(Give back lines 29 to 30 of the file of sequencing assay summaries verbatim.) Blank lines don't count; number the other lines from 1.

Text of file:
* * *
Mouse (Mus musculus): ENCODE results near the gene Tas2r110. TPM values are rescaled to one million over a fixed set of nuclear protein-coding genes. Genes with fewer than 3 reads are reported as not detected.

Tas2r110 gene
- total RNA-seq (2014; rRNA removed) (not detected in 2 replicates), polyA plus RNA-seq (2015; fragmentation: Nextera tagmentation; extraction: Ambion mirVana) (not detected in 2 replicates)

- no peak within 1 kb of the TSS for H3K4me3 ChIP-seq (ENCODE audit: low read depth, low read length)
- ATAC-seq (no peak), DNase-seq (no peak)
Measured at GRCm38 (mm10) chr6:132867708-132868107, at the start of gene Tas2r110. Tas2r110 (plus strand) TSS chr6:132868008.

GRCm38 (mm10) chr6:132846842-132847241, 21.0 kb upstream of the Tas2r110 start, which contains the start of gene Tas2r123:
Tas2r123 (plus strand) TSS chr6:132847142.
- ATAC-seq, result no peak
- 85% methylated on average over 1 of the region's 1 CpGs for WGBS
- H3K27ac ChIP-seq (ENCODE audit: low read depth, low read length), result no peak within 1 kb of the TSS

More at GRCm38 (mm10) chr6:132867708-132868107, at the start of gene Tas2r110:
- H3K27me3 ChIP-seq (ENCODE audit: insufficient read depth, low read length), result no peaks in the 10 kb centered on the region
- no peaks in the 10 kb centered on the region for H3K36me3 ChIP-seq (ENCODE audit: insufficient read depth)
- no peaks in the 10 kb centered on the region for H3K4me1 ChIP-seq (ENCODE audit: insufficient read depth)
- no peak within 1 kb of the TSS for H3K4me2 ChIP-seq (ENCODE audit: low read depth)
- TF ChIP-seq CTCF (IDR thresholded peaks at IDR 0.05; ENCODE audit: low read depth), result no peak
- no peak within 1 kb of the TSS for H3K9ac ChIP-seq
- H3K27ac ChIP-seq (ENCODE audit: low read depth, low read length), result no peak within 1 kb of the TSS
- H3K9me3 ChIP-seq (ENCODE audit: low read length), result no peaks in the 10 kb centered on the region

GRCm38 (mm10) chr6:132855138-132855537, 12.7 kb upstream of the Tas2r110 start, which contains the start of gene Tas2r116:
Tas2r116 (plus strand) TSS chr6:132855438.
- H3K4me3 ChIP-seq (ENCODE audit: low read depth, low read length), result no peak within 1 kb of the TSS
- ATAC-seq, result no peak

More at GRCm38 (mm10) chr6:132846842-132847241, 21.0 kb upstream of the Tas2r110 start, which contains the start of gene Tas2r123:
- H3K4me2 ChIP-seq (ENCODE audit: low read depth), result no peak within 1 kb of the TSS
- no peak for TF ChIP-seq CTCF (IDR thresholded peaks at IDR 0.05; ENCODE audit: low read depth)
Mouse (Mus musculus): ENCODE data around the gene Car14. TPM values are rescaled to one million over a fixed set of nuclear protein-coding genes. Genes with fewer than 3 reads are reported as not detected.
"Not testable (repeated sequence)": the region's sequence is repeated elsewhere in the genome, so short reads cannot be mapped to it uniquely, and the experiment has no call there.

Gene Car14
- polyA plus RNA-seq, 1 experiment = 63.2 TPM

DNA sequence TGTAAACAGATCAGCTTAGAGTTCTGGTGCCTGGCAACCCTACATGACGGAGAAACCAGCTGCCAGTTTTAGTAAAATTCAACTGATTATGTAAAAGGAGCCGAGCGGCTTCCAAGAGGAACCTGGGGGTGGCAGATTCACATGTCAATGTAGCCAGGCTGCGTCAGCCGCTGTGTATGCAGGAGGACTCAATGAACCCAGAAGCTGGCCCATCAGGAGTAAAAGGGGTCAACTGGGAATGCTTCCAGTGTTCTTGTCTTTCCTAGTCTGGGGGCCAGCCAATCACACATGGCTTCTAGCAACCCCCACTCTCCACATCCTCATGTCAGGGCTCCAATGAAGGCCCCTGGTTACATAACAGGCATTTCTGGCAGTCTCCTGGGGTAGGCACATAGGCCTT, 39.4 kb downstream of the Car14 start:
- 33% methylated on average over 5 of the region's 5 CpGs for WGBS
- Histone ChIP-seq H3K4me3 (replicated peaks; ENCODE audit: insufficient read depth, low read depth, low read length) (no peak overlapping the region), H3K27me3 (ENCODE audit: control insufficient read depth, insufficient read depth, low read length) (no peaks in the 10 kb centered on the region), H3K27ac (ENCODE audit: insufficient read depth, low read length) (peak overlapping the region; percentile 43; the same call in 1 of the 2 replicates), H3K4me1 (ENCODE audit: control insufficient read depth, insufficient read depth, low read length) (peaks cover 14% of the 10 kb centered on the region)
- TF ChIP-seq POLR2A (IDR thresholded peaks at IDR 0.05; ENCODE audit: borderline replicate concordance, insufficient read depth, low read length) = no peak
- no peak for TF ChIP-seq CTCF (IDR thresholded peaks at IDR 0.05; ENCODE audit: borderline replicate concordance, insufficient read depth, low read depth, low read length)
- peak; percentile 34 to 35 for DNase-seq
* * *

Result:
"Not testable (repeated sequence)": the region's sequence is repeated elsewhere in the genome, so short reads cannot be mapped to it uniquely, and the experiment has no call there.

Gene Car14